What is coefficient of friction (COF), and why is it important in packaging?

Danielle Ohl


Friction. An invisible force that affects...well, everything.

It's especially important to be aware of friction forces when working with form fill seal packaging equipment, and especially when choosing packaging film to run on this machinery.

More specifically, it's critical to understand a packaging film's coefficient of friction (COF). Why? It can literally make or break the performance of your packaging line, which translates to more (or less) money in your pocket. Read on:

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What is coefficient of friction?

We promise we won't get too in the weeds here...after all, we're packaging machine experts, not physicists. So we consulted with some COF experts.

According to the Newnes Engineering and Physical Science Pocket Book, coefficient of friction is the amount of friction existing between two surfaces. A low value of coefficient of friction means less force is required for sliding to occur. A higher value means more force is required. COF will be different depending on the materials that are interacting with each other.

For all you math lovers out there, here's the coefficient of friction formula:

μ = f÷N

Where μ is the coefficient of friction, f is the force of friction, and N is the normal force.

Coefficient of friction is broken down into two categories: Static and Kinetic. Here's the difference: 

  • Static COF is a measure of the force required to begin movement. In the packaging industry, static coefficient of friction is generally used to measure the friction between bags when they are stacked or cartoned (plastic on plastic). 
  • Kinetic COF is a measure of the force required to maintain movement. In the packaging industry, kinetic coefficient of friction is generally used for rolls of plastic films processed on form fill seal packaging machines (plastic on metal).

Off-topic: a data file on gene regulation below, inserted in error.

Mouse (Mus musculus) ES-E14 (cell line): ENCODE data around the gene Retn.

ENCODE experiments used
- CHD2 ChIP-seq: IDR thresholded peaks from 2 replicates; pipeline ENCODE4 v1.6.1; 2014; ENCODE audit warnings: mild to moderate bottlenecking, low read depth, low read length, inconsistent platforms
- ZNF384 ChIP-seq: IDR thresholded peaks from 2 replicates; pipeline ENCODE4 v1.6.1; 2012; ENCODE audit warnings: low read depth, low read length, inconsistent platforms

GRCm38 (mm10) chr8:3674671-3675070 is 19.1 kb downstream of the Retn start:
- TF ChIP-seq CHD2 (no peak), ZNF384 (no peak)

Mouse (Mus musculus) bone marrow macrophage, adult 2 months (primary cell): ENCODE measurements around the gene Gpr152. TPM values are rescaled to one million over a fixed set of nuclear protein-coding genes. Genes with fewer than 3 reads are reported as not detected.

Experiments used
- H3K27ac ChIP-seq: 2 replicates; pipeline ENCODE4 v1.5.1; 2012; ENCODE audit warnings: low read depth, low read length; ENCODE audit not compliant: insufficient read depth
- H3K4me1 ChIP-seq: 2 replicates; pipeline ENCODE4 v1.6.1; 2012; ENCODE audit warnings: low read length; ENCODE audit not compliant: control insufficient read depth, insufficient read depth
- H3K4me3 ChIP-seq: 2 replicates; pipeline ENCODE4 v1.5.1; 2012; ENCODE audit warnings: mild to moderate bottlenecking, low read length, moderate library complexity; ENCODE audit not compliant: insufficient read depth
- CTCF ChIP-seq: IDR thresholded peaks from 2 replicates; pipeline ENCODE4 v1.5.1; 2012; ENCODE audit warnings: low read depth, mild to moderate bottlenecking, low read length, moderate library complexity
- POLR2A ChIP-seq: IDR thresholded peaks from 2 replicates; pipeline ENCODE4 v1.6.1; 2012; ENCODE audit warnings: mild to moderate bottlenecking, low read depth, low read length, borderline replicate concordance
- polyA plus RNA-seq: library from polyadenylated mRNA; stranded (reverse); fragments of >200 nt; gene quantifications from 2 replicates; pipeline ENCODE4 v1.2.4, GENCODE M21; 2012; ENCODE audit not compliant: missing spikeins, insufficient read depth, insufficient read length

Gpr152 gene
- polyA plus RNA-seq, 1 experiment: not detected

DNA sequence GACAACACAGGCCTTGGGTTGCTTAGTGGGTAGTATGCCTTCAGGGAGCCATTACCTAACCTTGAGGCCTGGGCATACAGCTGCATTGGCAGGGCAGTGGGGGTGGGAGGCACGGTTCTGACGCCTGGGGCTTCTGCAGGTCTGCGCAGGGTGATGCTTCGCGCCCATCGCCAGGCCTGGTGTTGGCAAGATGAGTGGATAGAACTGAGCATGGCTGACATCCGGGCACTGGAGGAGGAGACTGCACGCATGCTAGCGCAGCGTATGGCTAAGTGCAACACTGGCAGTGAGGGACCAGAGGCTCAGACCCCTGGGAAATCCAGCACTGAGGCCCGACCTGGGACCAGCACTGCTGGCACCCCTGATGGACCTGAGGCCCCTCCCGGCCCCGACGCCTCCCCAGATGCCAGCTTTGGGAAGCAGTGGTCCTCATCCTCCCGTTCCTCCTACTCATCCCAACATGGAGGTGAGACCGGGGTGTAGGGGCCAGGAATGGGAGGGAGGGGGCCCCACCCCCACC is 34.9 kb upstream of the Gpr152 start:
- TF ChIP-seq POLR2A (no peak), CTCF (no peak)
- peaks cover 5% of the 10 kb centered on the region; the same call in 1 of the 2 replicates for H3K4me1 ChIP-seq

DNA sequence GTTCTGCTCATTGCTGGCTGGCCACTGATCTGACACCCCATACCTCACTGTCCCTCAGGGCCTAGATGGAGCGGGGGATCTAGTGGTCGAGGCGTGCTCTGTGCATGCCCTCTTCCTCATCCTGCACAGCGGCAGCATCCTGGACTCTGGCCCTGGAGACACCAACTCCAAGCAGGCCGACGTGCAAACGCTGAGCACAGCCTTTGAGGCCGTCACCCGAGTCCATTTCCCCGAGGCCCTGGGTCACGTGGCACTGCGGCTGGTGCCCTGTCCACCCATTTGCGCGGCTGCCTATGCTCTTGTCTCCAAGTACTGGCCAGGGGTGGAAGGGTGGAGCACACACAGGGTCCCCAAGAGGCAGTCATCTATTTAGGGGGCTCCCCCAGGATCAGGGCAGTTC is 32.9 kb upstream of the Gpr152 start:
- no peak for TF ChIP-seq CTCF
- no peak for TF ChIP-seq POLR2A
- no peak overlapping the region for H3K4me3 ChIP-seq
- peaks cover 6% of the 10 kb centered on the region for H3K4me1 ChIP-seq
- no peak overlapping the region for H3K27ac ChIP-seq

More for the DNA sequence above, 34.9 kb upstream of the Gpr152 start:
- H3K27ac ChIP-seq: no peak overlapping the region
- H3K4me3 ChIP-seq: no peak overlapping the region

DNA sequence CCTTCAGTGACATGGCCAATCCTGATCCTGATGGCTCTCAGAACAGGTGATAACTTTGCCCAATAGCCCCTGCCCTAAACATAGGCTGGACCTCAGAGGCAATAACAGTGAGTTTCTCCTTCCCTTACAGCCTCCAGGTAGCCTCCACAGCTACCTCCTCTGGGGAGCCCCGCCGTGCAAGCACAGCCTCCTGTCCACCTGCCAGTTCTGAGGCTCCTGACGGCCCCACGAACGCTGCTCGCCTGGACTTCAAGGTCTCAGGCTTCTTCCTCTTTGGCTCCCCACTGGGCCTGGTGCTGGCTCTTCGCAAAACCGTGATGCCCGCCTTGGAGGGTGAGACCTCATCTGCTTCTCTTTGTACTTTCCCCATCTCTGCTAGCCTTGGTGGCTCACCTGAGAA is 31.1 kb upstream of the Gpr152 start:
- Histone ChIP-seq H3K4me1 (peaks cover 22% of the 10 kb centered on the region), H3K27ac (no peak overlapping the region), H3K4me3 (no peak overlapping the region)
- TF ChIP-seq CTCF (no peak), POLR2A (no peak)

How do you measure coefficient of friction?

Coefficient of friction is usually measured using a friction testing device. Basically, the plastic packaging film is dragged across a stainless steel surface and the force required to move the film is measured. The person doing the testing then does some mathematical calculations to arrive at the coefficient of friction. The resulting number will range from 0 to 1.

Why is COF important in packaging?

So what does COF have to do with automated packaging lines? A lot. More specifically for form fill seal machines, packaging film COF refers to the level of 'slip' that the packaging material has when interacting with different parts of the machine.

For vertical form fill seal machines in particular, packaging film interacts with a machine component called pull belts. The pull belts press against the outside of the film, sandwiching it between the belts and the forming tube, helping to draw it through the packaging system. To optimize performance, there must be enough friction on the outside of the film to overcome the friction on the inside. In other words, the inside of the film must be 'slippery' enough to be able to slide over the forming tube assembly (FTA) when the pull belts draw the film through the machine. The image below illustrates this concept:


What is the ideal range for VFFS film coefficient of friction?

The packaging material processed through a vertical form fill seal (VFFS) machine must be within an ideal range for COF in order to be compatible with the machinery. Below are industry-accepted ranges for ideal coefficient of friction values:

Inside COF: 0.200 – 0.300

Outside COF: 0.300 – 0.400

‘Perfect film’ will have a COF difference of 0.100 from inside to outside, with the outside being the higher number. However, film suppliers indicate that ‘perfect film’ is nearly impossible to achieve in practice. The most important thing is to make sure your film is always more slippery on the inside than the outside.

What happens if inside COF is higher than outside?

In short, this is bad. When inside coefficient of friction is higher than outside, a number of VFFS machine malfunctions can occur, including:

  • Pull belt slippage
  • Excessive pull belt wear
  • Reduction in packaging speed
  • Poor film web tension
  • Inconsistent package dimensions
  • Film tracking problems
  • Seal problems (leakers)
  • Film registration problems
  • 'Squealing' noises when the machine is in motion

To put it simply, if the packaging film's inside COF is higher than outside COF, your VFFS machine may not be able to run consistently and efficiently, if at all.

Reduce the risk of VFFS film issues

Many VFFS machine issues, including packaging film mismatch, can be proactively minimized with proper planning from the very beginning. When it's time to source a new VFFS packaigng machine, nail down all vital specifications first with our project planning worksheet:

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